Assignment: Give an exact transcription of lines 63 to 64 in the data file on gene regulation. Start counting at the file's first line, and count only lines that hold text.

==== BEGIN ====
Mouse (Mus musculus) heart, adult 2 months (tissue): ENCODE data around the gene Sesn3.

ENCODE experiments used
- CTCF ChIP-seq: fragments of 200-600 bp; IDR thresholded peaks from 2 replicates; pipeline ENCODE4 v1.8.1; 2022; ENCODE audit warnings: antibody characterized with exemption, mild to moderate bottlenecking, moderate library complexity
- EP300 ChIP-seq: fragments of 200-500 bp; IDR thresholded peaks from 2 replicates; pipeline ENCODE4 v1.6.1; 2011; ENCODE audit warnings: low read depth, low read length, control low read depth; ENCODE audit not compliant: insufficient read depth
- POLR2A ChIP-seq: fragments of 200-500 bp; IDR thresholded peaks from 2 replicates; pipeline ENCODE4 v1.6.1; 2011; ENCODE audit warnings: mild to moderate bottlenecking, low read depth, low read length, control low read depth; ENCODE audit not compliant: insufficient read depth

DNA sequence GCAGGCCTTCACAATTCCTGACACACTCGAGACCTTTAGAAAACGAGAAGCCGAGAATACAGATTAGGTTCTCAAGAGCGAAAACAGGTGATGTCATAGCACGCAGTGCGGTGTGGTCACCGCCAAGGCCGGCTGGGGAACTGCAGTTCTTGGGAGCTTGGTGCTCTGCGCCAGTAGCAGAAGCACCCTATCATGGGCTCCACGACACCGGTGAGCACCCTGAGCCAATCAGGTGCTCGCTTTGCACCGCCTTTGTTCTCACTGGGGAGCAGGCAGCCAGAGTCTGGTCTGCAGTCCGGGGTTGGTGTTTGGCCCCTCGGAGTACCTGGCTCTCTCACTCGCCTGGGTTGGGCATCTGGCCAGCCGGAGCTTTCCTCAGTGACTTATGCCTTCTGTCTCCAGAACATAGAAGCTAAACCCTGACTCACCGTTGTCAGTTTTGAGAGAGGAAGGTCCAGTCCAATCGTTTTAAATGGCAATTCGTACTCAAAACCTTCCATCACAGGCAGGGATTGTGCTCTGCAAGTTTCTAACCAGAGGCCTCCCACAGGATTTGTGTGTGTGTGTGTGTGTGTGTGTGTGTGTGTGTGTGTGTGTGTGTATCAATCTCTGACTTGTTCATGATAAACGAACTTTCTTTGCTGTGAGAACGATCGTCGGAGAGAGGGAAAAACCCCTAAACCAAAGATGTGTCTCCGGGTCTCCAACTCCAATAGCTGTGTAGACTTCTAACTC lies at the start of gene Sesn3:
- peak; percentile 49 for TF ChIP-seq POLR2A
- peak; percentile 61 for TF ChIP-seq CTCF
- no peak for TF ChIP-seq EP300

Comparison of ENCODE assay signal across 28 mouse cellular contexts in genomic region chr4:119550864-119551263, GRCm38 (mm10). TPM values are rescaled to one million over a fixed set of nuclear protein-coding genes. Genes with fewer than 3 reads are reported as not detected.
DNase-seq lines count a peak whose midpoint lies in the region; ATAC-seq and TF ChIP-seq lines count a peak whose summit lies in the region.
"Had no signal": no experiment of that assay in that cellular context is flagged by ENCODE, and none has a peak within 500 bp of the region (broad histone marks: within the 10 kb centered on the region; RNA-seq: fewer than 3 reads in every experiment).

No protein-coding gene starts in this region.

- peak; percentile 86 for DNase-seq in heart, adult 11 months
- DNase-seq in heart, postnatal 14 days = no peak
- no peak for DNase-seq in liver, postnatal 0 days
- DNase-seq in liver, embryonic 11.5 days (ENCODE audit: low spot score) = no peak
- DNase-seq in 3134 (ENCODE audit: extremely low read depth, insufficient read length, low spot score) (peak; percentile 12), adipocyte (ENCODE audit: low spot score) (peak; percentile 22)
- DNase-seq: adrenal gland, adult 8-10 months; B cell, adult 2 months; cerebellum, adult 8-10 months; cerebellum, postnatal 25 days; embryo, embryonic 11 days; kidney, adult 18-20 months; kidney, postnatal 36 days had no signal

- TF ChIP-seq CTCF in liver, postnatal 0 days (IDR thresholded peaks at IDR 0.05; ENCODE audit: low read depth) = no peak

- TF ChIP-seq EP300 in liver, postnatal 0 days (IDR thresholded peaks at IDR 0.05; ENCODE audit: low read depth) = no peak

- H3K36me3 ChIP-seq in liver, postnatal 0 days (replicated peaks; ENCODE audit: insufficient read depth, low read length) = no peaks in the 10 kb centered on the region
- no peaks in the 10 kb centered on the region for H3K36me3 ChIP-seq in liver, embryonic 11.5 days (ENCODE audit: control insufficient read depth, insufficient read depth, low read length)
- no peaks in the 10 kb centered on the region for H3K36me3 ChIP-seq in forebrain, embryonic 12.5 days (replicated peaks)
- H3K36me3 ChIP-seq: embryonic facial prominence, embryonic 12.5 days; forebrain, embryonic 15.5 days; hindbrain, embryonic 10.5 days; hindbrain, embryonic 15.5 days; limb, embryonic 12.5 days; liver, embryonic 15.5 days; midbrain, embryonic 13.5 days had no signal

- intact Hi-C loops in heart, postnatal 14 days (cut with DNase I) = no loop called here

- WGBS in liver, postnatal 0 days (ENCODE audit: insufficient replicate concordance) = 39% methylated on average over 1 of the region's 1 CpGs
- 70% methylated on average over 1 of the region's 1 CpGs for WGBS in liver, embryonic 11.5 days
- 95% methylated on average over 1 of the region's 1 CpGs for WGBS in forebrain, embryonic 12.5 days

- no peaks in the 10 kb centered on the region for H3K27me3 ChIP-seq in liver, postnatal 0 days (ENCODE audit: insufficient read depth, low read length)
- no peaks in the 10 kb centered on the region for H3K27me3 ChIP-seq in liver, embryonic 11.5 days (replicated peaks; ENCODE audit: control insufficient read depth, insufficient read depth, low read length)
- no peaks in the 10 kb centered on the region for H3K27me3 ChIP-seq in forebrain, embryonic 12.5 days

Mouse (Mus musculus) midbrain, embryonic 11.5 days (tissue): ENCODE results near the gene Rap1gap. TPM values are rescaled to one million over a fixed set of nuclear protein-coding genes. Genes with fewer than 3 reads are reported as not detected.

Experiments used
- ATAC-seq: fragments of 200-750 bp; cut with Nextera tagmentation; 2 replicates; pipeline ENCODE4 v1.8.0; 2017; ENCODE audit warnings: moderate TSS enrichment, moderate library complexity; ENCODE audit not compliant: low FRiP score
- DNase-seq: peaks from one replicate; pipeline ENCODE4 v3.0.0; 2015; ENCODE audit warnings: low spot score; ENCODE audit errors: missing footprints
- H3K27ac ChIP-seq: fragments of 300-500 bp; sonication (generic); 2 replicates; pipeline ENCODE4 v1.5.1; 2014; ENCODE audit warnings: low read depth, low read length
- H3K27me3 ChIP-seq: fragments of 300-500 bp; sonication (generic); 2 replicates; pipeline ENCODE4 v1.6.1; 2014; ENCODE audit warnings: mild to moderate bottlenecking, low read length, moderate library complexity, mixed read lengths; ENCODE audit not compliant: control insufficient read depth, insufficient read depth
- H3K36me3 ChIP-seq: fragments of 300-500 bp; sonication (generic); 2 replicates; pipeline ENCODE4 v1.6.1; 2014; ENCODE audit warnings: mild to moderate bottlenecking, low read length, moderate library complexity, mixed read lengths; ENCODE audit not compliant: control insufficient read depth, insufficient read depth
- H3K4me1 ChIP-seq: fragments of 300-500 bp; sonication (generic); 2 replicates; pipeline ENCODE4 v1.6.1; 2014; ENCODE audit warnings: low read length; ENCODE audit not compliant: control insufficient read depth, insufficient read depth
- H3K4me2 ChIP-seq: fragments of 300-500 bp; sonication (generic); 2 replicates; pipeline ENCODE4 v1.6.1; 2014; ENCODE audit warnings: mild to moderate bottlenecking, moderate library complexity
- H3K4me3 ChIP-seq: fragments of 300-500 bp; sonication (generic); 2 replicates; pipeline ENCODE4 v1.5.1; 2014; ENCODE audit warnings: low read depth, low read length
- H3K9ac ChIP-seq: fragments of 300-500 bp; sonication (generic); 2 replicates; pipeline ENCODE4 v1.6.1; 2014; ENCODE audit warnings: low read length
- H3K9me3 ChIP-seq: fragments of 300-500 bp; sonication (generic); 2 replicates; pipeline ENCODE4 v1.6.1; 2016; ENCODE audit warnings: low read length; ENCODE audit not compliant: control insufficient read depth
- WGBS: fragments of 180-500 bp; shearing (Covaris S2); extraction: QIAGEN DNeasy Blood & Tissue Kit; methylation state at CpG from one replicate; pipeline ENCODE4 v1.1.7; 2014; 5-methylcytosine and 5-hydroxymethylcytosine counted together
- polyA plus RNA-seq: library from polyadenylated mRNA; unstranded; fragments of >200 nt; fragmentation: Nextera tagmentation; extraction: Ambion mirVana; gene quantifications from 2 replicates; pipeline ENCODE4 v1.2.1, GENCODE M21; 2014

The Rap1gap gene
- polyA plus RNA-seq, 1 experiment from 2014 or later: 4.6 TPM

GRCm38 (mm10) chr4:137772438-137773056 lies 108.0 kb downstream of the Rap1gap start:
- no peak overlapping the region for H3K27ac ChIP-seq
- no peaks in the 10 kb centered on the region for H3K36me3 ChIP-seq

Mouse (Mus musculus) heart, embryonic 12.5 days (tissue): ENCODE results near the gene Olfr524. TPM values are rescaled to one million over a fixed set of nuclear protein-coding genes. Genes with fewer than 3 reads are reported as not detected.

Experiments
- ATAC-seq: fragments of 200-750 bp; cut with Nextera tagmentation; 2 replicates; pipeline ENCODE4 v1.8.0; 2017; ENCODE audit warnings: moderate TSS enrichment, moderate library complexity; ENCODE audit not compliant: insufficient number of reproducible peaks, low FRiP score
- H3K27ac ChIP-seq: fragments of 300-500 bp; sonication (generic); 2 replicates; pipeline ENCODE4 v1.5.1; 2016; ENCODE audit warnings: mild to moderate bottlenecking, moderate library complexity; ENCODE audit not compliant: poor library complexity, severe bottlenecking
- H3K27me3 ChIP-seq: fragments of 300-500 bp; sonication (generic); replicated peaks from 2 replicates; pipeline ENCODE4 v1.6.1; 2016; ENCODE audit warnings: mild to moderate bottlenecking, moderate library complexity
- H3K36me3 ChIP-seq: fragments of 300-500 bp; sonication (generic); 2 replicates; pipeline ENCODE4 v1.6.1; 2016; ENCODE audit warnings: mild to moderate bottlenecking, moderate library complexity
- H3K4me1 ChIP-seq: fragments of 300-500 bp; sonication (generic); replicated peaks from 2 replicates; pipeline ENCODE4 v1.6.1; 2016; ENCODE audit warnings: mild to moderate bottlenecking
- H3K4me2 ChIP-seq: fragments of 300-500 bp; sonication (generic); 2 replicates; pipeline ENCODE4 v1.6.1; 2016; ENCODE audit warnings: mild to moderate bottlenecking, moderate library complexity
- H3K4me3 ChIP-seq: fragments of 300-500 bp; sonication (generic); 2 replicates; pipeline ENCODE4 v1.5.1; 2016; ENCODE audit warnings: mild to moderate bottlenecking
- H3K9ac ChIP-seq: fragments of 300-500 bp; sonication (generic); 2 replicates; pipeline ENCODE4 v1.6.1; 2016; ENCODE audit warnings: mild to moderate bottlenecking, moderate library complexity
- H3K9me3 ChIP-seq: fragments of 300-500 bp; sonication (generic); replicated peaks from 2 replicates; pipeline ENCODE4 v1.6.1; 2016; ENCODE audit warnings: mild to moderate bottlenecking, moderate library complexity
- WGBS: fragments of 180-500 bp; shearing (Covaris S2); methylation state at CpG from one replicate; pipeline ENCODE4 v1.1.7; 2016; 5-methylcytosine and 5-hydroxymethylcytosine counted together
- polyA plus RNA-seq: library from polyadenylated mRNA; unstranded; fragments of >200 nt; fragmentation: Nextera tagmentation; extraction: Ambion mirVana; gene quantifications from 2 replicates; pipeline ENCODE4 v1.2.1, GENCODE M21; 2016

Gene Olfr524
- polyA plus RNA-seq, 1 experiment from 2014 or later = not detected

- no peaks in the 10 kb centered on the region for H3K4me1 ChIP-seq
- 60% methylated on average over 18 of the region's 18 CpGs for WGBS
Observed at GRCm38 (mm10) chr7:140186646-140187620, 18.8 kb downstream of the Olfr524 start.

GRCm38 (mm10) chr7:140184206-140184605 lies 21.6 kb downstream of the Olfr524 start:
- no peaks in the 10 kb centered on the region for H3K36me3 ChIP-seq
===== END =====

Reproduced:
- WGBS: fragments of 180-500 bp; shearing (Covaris S2); methylation state at CpG from one replicate; pipeline ENCODE4 v1.1.7; 2016; 5-methylcytosine and 5-hydroxymethylcytosine counted together
- polyA plus RNA-seq: library from polyadenylated mRNA; unstranded; fragments of >200 nt; fragmentation: Nextera tagmentation; extraction: Ambion mirVana; gene quantifications from 2 replicates; pipeline ENCODE4 v1.2.1, GENCODE M21; 2016